Linn AV 51 System Page 4
When the system was finally ready for listening, music came first. I don't remember what I played, but my first reaction was that it sounded rich and rhythmically lithe but dark. Given that most soundtracks are bright, voicing the system to be dark makes sense, but I had been assured the measurements would confirm "flat," not "dark." In any case, due to either break-in or adaptation, I stopped thinking of the sound as being dark almost immediately.
The first DVD I tried was Terminator 2. Thirty seconds into Linda Hamilton's opening narration, I knew I was hearing the finest dialog reproduction I'd ever heard at home—by a wide margin. Superbly coherent, detailed, focused, and articulated, Hamilton's voice was front and center, with an unforced natural clarity and ease that was thrilling in its compacted reality—though, of course, it still sounded processed.
As for the machine world's explosions and sound effects, I heard elements and subtle movements I'd never noticed before. But not because anything jumped out of the mix; the whole presentation was richer and more coherent than I'd ever heard it. There was far greater inner detail, as if layers of grunge and sonic confusion had been wiped away from the sonic picture.
I still can't explain it: the Linn system sounds rich, detailed, and coherent, but never bright, even on soundtracks known for drawing blood from the ears. Yet it never sounds muffled or rolled-off. And it certainly never sounds polite. In fact, it renders large-scale dynamic peaks with greater ease and relaxed authority than any system I've heard in my home or elsewhere—and I've heard some good systems.
Male voices, which are even more difficult to get right, also come through on the center channel more coherently than I've ever heard in a home-theater system. The center-channel speakers that try for bottom-end extension tend to get chesty and thick; the ones that give up the low end usually sound thin. Most of them, regardless of extension, aren't totally successful at integrating the two midbass drivers with the tweeter. However, the 5120 is spot on. The only other center channel that even comes close is the Ruark Dialogue, which I reviewed in the March/April '98 issue.
As a two-channel music system, the triamped 5140s produce a rich, detailed, coherent, transparent, and extremely well-focused three-dimensional soundstage. Bass dynamics are first-rate by any standard, as is the system's ability to swing rhythmically and hold together from top to bottom. The sound is on the rich and slightly warm side, but transients are sharply reproduced, and there is plenty of sparkle and a generous amount of air on top.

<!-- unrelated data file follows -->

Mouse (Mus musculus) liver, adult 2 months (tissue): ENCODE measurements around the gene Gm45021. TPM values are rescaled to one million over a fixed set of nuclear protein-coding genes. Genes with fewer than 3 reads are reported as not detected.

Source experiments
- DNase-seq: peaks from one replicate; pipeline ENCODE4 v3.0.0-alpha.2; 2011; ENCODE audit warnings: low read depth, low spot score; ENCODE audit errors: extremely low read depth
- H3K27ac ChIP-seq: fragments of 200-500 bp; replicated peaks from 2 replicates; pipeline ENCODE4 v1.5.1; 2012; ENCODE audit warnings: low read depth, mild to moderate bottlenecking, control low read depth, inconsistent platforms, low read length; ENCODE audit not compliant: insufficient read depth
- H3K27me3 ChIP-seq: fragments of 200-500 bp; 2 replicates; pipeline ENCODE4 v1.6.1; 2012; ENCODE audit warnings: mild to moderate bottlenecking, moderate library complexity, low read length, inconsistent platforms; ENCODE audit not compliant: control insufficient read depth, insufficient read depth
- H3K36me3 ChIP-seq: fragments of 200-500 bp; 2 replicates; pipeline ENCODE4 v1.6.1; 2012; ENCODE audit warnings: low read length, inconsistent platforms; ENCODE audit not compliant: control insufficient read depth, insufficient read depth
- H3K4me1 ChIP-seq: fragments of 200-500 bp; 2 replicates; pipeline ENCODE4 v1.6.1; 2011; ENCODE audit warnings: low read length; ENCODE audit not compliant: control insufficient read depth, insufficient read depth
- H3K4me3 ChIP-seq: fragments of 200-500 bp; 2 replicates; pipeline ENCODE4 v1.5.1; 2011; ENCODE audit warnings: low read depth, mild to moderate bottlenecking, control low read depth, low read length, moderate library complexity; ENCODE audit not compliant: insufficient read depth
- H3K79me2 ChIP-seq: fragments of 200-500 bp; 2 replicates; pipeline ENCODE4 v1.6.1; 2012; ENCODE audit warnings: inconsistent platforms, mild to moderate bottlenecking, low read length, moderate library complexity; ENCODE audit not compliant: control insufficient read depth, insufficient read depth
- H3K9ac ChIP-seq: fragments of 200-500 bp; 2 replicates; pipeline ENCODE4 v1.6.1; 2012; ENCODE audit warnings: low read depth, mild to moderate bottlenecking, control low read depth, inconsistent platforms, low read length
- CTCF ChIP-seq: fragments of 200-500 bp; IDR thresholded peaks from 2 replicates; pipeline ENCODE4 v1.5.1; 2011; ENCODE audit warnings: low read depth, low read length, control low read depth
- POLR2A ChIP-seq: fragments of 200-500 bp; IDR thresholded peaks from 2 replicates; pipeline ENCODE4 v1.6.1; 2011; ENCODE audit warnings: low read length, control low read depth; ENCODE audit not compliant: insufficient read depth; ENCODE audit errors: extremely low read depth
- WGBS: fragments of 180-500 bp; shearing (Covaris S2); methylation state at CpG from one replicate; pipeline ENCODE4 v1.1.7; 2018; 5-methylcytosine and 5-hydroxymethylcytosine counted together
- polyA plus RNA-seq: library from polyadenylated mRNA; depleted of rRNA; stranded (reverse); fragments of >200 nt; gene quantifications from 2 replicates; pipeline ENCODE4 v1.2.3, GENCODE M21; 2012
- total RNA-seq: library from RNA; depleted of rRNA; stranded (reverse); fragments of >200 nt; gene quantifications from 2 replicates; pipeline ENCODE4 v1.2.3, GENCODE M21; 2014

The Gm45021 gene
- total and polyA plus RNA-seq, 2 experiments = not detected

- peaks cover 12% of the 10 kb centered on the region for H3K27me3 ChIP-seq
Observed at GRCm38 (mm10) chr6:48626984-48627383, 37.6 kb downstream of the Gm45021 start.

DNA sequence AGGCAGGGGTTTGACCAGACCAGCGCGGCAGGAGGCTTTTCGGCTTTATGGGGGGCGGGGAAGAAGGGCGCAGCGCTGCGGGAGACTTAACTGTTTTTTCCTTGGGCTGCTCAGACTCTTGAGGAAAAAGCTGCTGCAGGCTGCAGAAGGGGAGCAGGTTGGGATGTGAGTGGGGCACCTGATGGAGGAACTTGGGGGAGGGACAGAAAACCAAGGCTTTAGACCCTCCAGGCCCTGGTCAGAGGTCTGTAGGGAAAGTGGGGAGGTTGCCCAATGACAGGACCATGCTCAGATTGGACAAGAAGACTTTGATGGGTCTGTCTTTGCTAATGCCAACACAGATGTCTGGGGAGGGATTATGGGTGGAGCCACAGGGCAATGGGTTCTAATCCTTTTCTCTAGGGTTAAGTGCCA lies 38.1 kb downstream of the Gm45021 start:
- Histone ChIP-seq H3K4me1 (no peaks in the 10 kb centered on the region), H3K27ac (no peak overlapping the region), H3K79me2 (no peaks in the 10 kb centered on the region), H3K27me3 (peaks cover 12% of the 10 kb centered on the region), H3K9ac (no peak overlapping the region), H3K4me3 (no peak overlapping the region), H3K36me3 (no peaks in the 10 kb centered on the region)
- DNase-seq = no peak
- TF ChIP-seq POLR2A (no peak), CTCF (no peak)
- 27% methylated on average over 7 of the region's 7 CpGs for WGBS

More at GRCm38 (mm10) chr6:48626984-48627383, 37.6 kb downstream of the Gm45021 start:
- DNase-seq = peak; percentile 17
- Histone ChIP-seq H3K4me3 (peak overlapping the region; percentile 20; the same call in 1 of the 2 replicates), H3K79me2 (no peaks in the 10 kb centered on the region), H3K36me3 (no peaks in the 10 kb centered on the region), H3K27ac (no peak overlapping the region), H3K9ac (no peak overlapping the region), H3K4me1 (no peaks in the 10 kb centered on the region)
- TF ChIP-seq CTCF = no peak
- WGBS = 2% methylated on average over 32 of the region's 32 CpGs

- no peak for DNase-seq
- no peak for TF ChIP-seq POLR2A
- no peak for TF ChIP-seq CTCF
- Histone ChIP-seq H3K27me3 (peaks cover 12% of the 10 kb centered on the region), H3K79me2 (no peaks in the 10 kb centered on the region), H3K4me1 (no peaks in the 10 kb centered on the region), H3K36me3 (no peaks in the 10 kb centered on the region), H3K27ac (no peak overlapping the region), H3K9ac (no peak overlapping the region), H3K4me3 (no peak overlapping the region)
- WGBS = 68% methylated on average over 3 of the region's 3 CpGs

Given the speakers' high efficiency, it's not surprising that the amplifiers, pumping a total of 600W into each channel, sound as if they're loafing, regardless of how loud or dynamic the program material is. My room is small, but the performance I got indicates that the AV 51 will not be intimidated by much larger rooms.
As a home-theater system, the AV 51 jumps to another performance level, creating a big, smooth-sounding acoustic envelope in which imaging seems pinpointed in three dimensions. I was initially concerned that the minuscule 5110 surround speakers might be overwhelmed, but I was surprised by their strong showing in both Pro Logic and Dolby Digital modes. Front-to-rear and rear-to-front pans are accomplished with a seamless precision that I could follow and "see" to a greater degree than with any other home-theater system I've auditioned.
In addition, the small 5110s are surprisingly dynamic and punchy, producing an image far bigger than their size would seem to allow, thus creating the all-important acoustic bubble that places the listener in the film's sonic environment. Pans across the front of the stage are equally seamless; the timbre of the 5120 has clearly been optimally matched to that of its bigger cousins. But more important, when the three front speakers are called upon to create a single large picture across the entire width of the stage, they jell perfectly, leaving no conspicuous holes in the panorama.
My two-channel audio system lacks both balance and tone controls, and I never miss them because the system sounds fundamentally correct to me with any source material. I found the same to be true of the AV 51, even with the vilest of soundtracks. It can't turn a bad track into a good one, but it seems to have a magical ability to make the most of what it is reproducing. Don't ask me for a scientific explanation for this; I don't have one.
With the 5140's bottom-end extension down to 20Hz, the 5150 subwoofer is barely on the playing field with normal musical program material. However, its absence was easily felt and heard when I turned it off while playing well-recorded material: The soundstage shrank, and the venue in which the music was played collapsed. When I challenged the sub with organ music, it produced deep, window-rattling fundamentals—always musical, never mechanical. When called upon to reproduce violent explosions, dinosaur footsteps, or giant spacecraft hovering over innocent linemen in Muncie, Indiana, it was capable of moving large amounts of air in a decidedly violent and dramatic fashion.